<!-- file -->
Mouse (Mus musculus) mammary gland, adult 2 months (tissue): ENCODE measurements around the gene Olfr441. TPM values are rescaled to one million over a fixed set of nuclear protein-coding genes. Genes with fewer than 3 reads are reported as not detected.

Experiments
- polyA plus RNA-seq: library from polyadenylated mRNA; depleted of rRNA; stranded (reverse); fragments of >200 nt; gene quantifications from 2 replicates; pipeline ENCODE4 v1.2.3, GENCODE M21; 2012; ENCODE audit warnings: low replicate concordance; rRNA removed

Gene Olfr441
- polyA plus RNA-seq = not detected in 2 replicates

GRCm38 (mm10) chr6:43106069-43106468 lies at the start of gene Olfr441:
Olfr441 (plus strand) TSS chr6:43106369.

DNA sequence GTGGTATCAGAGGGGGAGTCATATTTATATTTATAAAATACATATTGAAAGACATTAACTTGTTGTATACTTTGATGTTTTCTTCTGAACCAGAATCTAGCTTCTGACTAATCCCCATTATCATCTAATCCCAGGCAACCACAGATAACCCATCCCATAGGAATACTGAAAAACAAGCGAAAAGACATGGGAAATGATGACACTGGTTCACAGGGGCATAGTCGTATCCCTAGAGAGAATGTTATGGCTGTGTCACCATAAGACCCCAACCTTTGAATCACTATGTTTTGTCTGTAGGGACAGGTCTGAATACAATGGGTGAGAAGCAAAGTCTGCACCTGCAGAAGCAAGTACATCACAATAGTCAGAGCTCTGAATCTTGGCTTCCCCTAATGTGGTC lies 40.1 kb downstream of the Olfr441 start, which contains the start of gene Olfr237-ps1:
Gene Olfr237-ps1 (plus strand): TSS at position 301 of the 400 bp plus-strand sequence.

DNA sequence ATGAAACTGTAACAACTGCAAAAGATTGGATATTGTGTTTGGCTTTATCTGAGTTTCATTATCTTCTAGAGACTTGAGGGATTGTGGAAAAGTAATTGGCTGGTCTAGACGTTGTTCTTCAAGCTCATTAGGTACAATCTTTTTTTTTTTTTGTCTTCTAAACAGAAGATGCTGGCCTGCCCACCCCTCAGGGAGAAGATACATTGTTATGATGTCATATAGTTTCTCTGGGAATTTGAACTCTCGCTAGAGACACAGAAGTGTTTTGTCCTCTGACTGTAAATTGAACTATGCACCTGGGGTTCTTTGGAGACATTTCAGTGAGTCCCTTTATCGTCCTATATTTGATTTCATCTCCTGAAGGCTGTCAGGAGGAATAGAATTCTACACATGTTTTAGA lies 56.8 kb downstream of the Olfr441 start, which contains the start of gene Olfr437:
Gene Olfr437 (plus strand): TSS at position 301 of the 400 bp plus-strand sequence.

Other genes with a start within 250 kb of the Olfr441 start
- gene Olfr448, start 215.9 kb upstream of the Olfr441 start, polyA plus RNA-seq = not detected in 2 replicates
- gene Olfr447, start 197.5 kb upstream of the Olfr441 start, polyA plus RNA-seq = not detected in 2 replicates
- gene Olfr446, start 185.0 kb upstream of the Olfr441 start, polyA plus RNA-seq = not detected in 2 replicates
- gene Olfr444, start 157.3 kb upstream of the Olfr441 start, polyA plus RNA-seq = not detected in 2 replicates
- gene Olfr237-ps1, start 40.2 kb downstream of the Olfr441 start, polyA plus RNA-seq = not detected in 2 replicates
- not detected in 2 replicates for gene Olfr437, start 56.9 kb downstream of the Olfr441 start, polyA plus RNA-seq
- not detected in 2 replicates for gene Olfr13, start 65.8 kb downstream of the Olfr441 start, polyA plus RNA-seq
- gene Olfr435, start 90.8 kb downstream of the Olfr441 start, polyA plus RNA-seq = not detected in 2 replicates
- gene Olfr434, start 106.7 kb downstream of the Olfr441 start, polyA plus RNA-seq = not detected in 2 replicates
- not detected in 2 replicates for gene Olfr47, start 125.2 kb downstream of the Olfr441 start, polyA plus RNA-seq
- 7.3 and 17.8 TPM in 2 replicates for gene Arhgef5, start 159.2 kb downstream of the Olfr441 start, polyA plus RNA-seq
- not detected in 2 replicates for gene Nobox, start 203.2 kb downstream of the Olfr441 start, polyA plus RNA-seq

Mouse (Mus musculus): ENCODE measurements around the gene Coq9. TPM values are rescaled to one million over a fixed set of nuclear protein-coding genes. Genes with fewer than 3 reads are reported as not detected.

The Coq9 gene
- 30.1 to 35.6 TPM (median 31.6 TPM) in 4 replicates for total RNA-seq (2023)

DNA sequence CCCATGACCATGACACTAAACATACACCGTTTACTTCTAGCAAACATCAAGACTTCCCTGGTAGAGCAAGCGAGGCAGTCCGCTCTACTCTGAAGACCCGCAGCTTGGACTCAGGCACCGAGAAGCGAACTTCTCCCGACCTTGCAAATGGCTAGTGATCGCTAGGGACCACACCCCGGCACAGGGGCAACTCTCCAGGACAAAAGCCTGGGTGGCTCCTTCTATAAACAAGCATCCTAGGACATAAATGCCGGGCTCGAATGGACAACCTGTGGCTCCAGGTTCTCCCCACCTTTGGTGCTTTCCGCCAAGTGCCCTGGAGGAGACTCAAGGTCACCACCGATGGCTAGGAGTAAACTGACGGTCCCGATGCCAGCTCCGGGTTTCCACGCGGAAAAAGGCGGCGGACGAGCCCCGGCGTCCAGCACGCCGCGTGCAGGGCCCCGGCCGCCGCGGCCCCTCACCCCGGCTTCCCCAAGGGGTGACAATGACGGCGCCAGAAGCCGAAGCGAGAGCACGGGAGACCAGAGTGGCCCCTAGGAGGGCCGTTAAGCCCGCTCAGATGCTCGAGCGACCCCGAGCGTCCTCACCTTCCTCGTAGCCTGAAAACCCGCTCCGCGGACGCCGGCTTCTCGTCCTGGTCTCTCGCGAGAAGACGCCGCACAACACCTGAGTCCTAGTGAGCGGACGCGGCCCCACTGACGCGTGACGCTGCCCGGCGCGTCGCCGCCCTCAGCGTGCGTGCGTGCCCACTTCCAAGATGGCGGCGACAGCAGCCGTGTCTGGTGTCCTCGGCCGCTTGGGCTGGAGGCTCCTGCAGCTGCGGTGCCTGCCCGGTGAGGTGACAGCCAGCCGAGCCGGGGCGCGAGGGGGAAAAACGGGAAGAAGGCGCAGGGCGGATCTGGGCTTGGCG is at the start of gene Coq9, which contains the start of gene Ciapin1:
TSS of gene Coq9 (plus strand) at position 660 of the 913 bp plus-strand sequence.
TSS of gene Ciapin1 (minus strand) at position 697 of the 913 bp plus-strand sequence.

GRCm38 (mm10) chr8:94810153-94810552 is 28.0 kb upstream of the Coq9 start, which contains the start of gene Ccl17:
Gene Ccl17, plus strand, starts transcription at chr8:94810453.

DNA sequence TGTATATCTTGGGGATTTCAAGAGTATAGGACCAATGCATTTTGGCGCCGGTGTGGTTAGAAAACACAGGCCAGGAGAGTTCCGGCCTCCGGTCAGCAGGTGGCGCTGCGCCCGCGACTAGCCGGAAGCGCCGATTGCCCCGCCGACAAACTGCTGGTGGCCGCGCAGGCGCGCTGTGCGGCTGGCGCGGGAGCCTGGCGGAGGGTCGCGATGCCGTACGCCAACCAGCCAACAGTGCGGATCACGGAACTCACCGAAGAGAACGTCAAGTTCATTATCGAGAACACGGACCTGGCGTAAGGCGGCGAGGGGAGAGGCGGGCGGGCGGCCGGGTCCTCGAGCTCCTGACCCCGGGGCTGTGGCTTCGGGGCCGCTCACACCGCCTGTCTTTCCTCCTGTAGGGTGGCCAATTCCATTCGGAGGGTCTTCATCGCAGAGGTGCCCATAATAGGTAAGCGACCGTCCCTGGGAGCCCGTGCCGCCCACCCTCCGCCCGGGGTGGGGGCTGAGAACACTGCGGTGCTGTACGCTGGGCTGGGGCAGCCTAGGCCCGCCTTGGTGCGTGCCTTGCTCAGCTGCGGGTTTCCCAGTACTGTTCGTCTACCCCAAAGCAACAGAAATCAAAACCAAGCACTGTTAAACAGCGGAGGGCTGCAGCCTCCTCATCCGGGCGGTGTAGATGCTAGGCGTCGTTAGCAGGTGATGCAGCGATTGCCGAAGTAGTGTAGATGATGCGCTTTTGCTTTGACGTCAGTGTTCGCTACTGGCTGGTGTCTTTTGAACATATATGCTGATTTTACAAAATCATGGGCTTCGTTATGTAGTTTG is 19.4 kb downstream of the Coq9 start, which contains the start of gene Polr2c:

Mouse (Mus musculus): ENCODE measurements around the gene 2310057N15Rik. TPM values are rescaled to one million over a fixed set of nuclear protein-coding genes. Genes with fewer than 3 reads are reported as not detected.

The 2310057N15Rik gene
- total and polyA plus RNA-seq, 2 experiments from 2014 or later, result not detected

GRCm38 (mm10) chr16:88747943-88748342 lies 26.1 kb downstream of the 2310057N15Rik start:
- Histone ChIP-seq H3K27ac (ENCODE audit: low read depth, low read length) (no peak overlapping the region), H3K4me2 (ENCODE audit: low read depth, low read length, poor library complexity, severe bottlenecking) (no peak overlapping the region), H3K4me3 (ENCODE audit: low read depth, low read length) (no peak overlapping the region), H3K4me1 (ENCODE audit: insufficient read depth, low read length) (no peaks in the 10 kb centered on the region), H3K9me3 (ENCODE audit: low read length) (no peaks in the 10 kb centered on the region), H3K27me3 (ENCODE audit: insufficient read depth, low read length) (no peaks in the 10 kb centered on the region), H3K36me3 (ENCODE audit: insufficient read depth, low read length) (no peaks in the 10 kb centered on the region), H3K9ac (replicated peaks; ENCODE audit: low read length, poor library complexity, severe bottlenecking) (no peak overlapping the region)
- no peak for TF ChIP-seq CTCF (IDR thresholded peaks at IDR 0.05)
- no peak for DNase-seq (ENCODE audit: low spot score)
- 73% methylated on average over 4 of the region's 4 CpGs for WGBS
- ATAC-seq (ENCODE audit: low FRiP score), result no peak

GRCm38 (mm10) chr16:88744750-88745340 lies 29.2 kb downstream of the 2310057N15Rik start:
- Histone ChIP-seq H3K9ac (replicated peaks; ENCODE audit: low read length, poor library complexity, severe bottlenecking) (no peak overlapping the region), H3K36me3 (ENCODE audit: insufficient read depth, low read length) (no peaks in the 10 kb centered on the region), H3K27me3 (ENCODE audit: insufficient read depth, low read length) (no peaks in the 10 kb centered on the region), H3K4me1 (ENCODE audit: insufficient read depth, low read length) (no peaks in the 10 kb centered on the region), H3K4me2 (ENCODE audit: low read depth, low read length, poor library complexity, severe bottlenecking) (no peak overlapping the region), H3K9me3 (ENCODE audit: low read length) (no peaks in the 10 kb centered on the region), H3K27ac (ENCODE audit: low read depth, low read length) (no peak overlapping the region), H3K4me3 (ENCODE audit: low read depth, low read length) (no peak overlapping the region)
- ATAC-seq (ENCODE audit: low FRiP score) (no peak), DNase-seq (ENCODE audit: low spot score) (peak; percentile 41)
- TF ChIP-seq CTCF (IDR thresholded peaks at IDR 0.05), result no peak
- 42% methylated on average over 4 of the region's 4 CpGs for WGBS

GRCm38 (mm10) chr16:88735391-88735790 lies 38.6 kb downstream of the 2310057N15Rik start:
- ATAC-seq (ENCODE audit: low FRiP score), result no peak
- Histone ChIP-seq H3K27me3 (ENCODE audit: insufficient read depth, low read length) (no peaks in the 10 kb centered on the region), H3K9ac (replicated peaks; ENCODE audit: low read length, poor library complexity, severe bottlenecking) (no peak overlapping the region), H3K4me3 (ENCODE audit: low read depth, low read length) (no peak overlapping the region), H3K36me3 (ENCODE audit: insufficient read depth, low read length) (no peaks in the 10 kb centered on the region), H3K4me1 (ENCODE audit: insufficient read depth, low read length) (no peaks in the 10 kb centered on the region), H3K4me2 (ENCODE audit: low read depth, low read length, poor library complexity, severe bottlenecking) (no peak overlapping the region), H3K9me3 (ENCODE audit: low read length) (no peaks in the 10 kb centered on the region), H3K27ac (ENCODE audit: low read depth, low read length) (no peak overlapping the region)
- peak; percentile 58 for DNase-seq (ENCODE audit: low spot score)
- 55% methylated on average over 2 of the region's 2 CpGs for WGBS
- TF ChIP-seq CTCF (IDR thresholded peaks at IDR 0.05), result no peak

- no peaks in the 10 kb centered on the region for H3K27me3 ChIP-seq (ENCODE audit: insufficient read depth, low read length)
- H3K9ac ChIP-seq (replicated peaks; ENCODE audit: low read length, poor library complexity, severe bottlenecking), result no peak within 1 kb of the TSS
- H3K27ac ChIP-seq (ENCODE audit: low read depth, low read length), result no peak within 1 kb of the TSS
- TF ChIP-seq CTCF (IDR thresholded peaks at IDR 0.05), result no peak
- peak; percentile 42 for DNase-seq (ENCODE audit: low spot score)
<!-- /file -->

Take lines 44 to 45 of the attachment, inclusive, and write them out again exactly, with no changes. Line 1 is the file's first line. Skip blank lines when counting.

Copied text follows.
- Histone ChIP-seq H3K9ac (replicated peaks; ENCODE audit: low read length, poor library complexity, severe bottlenecking) (no peak overlapping the region), H3K36me3 (ENCODE audit: insufficient read depth, low read length) (no peaks in the 10 kb centered on the region), H3K27me3 (ENCODE audit: insufficient read depth, low read length) (no peaks in the 10 kb centered on the region), H3K4me1 (ENCODE audit: insufficient read depth, low read length) (no peaks in the 10 kb centered on the region), H3K4me2 (ENCODE audit: low read depth, low read length, poor library complexity, severe bottlenecking) (no peak overlapping the region), H3K9me3 (ENCODE audit: low read length) (no peaks in the 10 kb centered on the region), H3K27ac (ENCODE audit: low read depth, low read length) (no peak overlapping the region), H3K4me3 (ENCODE audit: low read depth, low read length) (no peak overlapping the region)
- ATAC-seq (ENCODE audit: low FRiP score) (no peak), DNase-seq (ENCODE audit: low spot score) (peak; percentile 41)